Thinking Big: Student Led Research on the World's Largest Global Corporations

28 Pages Posted: 18 Oct 2015

See all articles by Jolanta Olender

Jolanta Olender

Australian National University (ANU)

Georgina Fry

Australian National University (ANU)

Sigrid Robinson

Australian National University (ANU)

Sara Anicic

The University of Western Australia

Kath Hall

ANU College of Law

Multiple version iconThere are 2 versions of this paper

Date Written: April 6, 2015

Abstract

In 2008 the ANU College of Law commenced a program of law reform and social justice activities; a key part of which is to give law students opportunities to explore and enhance the role of law in society through study, research and social justice initiatives. Law students are encouraged to develop their own projects, and in 2012 the Global Corporate Power Project (‘the Project’) began. From humble beginnings, the Project has now produced research on the size, geographical spread and regulation of global corporations in the banking, insurance, food and beverage, military technology, mining, hotel, pharmaceuticals, automotive and consumer electrics industries. Defining a “global corporation” and determining how powerful such corporations are has been the underlying focus of the research.

This Working Paper explores the Project and its key findings about these industries. It begins by discussing globalisation, and the implication for state sovereignty. In Part 2, the paper sets out the methodology and criteria used in the Project to identify and classify corporations based on their geographical spread. One of the unique aspects of the Project is that it has developed its own methodology to identify geographically diverse corporations. In Part 3, the key findings about the banking, insurance, food and beverage, tobacco, and military technology industries are identified and discussed. The discussion highlights how, in all these sectors, there are less than six corporations that can be called "global". Not surprisingly, many of these corporations are household names and would be familiar to regulators, consumers and governments around the world. Finally, in Part 4, the article reflects on the importance of such research for student learning and future research directions.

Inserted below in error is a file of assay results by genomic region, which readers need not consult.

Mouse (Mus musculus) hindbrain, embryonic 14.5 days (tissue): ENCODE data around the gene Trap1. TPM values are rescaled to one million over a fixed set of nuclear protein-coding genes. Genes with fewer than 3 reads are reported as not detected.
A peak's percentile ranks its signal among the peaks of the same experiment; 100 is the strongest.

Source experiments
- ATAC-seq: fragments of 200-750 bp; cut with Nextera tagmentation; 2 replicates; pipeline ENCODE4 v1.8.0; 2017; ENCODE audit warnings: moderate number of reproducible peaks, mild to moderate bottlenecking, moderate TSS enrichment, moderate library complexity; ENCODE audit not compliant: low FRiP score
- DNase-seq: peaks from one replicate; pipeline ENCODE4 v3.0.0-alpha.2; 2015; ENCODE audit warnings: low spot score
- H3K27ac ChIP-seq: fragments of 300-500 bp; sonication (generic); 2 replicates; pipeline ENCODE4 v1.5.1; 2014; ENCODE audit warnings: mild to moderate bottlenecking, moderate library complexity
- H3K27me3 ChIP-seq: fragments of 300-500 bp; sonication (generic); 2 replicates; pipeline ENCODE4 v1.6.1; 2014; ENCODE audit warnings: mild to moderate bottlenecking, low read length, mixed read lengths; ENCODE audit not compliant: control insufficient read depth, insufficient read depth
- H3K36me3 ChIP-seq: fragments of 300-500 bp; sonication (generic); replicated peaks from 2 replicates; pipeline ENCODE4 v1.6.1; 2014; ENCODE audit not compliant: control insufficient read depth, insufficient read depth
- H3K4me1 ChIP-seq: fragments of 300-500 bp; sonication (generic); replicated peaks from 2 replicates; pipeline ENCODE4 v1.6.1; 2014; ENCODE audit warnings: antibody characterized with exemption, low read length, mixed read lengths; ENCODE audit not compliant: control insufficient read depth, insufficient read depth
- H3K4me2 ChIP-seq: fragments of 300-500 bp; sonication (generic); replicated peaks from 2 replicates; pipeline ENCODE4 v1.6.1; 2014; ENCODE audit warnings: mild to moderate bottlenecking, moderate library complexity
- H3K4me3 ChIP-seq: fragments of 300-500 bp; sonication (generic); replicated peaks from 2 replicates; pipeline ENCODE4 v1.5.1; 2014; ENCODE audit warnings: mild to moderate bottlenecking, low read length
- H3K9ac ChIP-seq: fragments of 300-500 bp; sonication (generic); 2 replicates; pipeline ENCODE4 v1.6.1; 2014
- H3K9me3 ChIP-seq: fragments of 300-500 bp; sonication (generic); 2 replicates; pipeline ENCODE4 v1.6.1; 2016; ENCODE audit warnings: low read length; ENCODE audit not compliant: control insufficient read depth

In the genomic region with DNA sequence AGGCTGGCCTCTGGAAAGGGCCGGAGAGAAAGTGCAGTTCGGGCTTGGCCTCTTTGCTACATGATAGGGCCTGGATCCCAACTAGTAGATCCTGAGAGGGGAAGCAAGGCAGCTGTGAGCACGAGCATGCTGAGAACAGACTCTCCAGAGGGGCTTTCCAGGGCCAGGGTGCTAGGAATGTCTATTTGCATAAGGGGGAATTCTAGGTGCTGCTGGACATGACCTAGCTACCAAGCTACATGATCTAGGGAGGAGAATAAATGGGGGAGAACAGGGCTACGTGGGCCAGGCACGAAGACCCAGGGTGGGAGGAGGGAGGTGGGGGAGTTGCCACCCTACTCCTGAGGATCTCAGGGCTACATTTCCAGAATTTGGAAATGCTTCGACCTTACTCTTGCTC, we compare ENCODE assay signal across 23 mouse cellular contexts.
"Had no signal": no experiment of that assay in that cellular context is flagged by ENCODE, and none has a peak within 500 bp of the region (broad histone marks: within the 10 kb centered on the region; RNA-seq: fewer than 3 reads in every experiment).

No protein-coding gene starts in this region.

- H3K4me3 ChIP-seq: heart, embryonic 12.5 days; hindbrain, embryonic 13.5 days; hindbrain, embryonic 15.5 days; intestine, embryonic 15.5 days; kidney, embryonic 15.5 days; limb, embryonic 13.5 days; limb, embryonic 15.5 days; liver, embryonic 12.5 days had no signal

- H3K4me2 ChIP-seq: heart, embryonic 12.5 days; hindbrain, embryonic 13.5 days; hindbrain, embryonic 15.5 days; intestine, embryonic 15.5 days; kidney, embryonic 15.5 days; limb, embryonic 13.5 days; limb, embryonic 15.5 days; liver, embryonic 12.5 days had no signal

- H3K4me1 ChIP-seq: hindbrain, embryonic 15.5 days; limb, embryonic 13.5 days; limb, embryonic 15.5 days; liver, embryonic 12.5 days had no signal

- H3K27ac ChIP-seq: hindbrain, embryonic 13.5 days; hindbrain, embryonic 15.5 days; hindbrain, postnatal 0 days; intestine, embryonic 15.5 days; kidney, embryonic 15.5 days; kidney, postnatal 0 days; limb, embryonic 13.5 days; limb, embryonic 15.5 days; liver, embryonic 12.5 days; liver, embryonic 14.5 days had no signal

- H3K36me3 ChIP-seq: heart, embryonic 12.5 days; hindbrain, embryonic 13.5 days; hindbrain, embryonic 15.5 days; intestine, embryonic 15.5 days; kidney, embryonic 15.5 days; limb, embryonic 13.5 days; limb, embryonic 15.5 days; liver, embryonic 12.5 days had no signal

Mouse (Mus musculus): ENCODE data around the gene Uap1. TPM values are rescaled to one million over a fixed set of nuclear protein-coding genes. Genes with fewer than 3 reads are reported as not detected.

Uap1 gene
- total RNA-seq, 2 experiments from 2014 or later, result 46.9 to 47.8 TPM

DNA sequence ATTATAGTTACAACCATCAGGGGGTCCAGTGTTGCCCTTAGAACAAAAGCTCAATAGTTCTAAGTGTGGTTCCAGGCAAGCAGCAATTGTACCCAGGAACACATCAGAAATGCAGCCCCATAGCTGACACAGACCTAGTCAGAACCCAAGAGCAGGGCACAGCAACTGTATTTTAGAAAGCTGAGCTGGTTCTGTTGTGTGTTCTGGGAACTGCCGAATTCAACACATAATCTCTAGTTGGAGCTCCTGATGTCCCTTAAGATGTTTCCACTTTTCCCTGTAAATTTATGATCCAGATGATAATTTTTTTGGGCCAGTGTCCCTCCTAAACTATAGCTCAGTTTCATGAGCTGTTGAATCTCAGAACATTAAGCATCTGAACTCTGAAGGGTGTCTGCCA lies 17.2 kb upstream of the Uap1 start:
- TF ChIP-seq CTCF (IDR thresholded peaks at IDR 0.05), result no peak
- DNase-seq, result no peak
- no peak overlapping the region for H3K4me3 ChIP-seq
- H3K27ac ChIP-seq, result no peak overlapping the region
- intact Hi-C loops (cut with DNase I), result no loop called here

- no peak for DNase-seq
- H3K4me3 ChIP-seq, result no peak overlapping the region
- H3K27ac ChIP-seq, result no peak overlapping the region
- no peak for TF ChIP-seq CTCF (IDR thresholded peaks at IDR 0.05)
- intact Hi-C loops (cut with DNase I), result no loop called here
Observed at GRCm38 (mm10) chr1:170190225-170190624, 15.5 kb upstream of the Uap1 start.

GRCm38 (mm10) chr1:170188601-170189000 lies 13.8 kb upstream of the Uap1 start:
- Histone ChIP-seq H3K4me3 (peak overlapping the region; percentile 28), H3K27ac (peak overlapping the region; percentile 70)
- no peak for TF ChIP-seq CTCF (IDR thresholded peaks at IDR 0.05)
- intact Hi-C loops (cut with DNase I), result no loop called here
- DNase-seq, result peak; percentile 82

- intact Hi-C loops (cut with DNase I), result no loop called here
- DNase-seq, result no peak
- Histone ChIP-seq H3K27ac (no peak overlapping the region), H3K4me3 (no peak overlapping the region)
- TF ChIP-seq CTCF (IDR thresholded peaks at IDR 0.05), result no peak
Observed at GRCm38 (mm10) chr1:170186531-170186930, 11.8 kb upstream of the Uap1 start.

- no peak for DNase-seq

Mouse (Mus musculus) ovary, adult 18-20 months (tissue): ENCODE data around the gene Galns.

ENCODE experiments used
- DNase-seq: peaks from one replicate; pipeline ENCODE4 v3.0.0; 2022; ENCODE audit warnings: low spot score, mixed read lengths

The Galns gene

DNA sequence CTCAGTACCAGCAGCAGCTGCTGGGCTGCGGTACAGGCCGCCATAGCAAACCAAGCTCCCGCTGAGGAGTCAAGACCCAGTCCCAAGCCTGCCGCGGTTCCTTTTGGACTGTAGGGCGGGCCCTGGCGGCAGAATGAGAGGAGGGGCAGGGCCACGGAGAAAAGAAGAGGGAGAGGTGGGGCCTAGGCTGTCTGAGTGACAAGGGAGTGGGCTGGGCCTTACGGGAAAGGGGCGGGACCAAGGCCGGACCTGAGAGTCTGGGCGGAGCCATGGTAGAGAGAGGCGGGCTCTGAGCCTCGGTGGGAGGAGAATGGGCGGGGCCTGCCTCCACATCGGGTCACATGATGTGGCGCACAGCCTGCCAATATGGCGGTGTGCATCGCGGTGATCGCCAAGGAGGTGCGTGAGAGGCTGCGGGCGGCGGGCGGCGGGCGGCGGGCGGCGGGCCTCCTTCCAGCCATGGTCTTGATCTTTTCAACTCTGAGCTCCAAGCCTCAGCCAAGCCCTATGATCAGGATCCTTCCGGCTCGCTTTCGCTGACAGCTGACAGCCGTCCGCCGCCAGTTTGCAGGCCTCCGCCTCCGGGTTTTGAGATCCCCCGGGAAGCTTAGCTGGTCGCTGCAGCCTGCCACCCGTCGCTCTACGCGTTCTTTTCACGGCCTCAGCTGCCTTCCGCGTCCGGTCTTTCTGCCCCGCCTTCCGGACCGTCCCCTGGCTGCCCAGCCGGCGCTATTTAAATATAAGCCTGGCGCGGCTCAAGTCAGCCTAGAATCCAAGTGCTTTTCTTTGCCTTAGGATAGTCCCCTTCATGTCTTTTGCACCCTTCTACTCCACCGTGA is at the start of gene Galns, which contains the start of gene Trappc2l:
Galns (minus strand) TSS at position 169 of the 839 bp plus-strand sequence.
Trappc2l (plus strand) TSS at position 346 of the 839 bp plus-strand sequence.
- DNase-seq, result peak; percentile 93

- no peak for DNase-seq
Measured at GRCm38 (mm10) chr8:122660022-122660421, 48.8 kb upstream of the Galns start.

Keywords: Globalization, Corporate Accountability, Multi-national Corporations, Global Regulation

Suggested Citation

Olender, Jolanta and Fry, Georgina and Robinson, Sigrid and Anicic, Sara and Hall, Kath, Thinking Big: Student Led Research on the World's Largest Global Corporations (April 6, 2015). Available at SSRN: https://ssrn.com/abstract=2675705 or http://dx.doi.org/10.2139/ssrn.2675705

Jolanta Olender

Australian National University (ANU) ( email )

Canberra, Australian Capital Territory 2601
Australia

Georgina Fry

Australian National University (ANU) ( email )

Canberra, Australian Capital Territory 2601
Australia

Sigrid Robinson

Australian National University (ANU) ( email )

Canberra, Australian Capital Territory 2601
Australia

Sara Anicic

The University of Western Australia ( email )

35 Stirling Highway
Crawley, Western Australia 6009
AUSTRALIA

Kath Hall (Contact Author)

ANU College of Law ( email )

Canberra, Australian Capital Territory 0200
Australia

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